Download the sketch – Mechanical 7 Segment Clock

I have created a GitHub repository for this code to allow others to share their changes and improvements.

We start by importing two libraries, <virtuabotixRTC.h> for the clock module and <Adafruit_PWMServoDriver.h> for the servo drivers. The Adafruit library can be downloaded and installed directly through the library manager in the IDE.

We then create an object for each of the servo drivers, one for the two hour digits and one for the two minute digits. Note that we’ve changed the address in the second to match the jumper we’ve soldered onto the board.

We then have four arrays to store the on and off positions for each servo, this allows you to fine tune the travel limits so that the digits are all straight and don’t over or under travel when they move to the off position. You’ll need to adjust these values for each of your servos before using your clock. Adjust the on positions so that the segments are completely upright and as horizontal as possible and then adjust the off positions so that the segments are turned at least 90 degrees but are not over travelling.

We then have an array to store the segment positions for each digit from 0 to 9. There are ten digits and seven segments for each digit, where a 1 represents ON or upright and a 0 represents OFF or turned 90 degrees.

We then assign the clock pins and create variables for each digit, hour tens and units and minute tens and units. We’ll need the time split into these individual digits so that we know what each 7 segment display should be showing.

We also need to know what the previously displayed digit was so that we know whether the middle segment is going to be moving, and if so, we may need to move the two adjacent segments out of the way a little so that it can pass by without hitting them.

The variable midOffset defines by how much these adjacent segments should move out of the way.

We then start with the setup function. Here we start each of the PWM servo boards, set their oscillator frequency and our servo frequency.

We then have a line to update the clock time, which is only needed once to set the time on your clock and can then be removed or commented out. You’ll need to set the time to an upcoming time and then time your upload so that the time update is run at the same time as that time is reached in reality so that your clock module is correctly set. This sounds more complicated than it actually is.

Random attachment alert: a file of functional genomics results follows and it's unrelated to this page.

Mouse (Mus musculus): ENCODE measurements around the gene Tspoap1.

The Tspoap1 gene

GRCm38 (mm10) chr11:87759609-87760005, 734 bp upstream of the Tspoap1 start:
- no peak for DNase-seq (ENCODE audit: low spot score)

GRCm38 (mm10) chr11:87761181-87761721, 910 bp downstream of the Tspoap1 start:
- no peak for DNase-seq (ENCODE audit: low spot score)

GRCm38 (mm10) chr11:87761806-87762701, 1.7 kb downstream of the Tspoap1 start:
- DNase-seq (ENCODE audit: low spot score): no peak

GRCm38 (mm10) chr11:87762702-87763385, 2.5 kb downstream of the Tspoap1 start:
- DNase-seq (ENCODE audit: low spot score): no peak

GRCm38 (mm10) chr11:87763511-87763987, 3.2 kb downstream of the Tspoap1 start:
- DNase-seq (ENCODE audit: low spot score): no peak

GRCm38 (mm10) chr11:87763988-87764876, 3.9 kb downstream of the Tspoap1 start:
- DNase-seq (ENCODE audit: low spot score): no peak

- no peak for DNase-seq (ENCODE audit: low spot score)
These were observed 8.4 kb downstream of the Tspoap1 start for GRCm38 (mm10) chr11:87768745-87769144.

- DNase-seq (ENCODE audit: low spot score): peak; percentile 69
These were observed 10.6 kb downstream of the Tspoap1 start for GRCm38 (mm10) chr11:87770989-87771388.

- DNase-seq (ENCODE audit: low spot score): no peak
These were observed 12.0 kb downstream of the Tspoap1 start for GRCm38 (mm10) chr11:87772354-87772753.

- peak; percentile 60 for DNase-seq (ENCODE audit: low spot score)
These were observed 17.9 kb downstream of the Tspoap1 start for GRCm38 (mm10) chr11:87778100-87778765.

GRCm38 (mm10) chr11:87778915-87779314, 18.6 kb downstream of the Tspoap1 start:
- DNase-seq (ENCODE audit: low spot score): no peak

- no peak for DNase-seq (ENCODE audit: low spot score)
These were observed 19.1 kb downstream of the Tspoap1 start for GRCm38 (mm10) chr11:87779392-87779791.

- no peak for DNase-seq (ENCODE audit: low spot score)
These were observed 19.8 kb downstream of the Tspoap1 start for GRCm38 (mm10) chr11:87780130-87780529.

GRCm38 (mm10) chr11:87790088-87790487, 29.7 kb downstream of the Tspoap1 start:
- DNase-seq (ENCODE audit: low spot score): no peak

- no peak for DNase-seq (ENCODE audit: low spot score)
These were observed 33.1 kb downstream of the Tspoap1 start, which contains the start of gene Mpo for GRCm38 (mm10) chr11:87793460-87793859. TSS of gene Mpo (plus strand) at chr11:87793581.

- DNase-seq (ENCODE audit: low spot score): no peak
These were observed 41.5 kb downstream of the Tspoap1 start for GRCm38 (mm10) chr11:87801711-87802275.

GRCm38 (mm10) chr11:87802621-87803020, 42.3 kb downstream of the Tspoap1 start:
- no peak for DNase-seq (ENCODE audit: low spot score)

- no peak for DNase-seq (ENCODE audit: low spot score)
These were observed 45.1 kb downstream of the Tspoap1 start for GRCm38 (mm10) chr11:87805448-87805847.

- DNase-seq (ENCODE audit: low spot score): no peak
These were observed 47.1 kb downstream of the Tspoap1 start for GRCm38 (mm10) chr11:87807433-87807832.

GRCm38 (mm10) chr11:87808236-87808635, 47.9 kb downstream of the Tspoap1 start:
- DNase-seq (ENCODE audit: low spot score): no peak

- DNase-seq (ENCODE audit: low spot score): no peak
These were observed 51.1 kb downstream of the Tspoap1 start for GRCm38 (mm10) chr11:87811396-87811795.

Finally, we run through a loop which sets each servo to it’s on position so that 8 8 : 8 8 is displayed on the clock. This ensures that we have a known starting position for each servo and where possible, you should try and start your clock with the segments as close to these positions as possible in order to avoid having them bump into each other, particularly with the middle segments.

We then move on to the main loop where we get the updated time from the real time clock module, then split the hour and minutes into their tens and units. We then check to see if the time has changed since the last cycle and only if the time has changed, do we need to update the display.

Once the display is updated, then we update the previously displayed variables to record the changes.

Now let’s have a look at the update display function. We start by updating the middle segments. We do this so that we are able to move the adjacent segments out of the way if the middle segments need to move. We then move all of the middle segments and then finally move the remaining segments so that they’re moved back into place if the previous step moved them out of the way for the middle segment. In summary, we move the adjacent segments out of the way, then move the middle segment and then update the other 6 segments, this is done for all four digits.